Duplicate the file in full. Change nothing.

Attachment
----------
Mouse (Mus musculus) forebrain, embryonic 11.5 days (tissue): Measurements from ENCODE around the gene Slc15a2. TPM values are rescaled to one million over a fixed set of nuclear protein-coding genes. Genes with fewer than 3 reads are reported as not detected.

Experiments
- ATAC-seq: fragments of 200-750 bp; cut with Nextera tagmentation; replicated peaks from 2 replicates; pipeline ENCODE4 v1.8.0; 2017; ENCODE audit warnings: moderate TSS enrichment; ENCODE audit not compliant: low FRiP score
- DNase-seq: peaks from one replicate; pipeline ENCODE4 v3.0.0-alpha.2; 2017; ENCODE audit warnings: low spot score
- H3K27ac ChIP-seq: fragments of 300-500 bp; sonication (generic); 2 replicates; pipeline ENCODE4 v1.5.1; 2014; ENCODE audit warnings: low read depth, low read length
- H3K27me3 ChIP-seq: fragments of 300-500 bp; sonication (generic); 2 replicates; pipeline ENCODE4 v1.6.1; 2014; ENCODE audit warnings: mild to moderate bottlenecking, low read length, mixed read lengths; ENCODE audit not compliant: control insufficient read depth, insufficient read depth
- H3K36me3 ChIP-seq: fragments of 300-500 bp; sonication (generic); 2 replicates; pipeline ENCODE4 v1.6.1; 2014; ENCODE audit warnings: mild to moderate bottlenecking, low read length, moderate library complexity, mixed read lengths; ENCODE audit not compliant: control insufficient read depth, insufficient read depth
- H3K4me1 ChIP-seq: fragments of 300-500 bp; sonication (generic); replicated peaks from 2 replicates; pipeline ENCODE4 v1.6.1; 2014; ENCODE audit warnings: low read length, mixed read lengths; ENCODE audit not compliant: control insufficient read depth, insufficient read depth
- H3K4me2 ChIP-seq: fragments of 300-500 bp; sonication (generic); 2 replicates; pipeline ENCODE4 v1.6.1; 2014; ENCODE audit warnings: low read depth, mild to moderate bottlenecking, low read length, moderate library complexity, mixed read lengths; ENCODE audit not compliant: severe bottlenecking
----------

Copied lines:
Mouse (Mus musculus) forebrain, embryonic 11.5 days (tissue): Measurements from ENCODE around the gene Slc15a2. TPM values are rescaled to one million over a fixed set of nuclear protein-coding genes. Genes with fewer than 3 reads are reported as not detected.

Experiments
- ATAC-seq: fragments of 200-750 bp; cut with Nextera tagmentation; replicated peaks from 2 replicates; pipeline ENCODE4 v1.8.0; 2017; ENCODE audit warnings: moderate TSS enrichment; ENCODE audit not compliant: low FRiP score
- DNase-seq: peaks from one replicate; pipeline ENCODE4 v3.0.0-alpha.2; 2017; ENCODE audit warnings: low spot score
- H3K27ac ChIP-seq: fragments of 300-500 bp; sonication (generic); 2 replicates; pipeline ENCODE4 v1.5.1; 2014; ENCODE audit warnings: low read depth, low read length
- H3K27me3 ChIP-seq: fragments of 300-500 bp; sonication (generic); 2 replicates; pipeline ENCODE4 v1.6.1; 2014; ENCODE audit warnings: mild to moderate bottlenecking, low read length, mixed read lengths; ENCODE audit not compliant: control insufficient read depth, insufficient read depth
- H3K36me3 ChIP-seq: fragments of 300-500 bp; sonication (generic); 2 replicates; pipeline ENCODE4 v1.6.1; 2014; ENCODE audit warnings: mild to moderate bottlenecking, low read length, moderate library complexity, mixed read lengths; ENCODE audit not compliant: control insufficient read depth, insufficient read depth
- H3K4me1 ChIP-seq: fragments of 300-500 bp; sonication (generic); replicated peaks from 2 replicates; pipeline ENCODE4 v1.6.1; 2014; ENCODE audit warnings: low read length, mixed read lengths; ENCODE audit not compliant: control insufficient read depth, insufficient read depth
- H3K4me2 ChIP-seq: fragments of 300-500 bp; sonication (generic); 2 replicates; pipeline ENCODE4 v1.6.1; 2014; ENCODE audit warnings: low read depth, mild to moderate bottlenecking, low read length, moderate library complexity, mixed read lengths; ENCODE audit not compliant: severe bottlenecking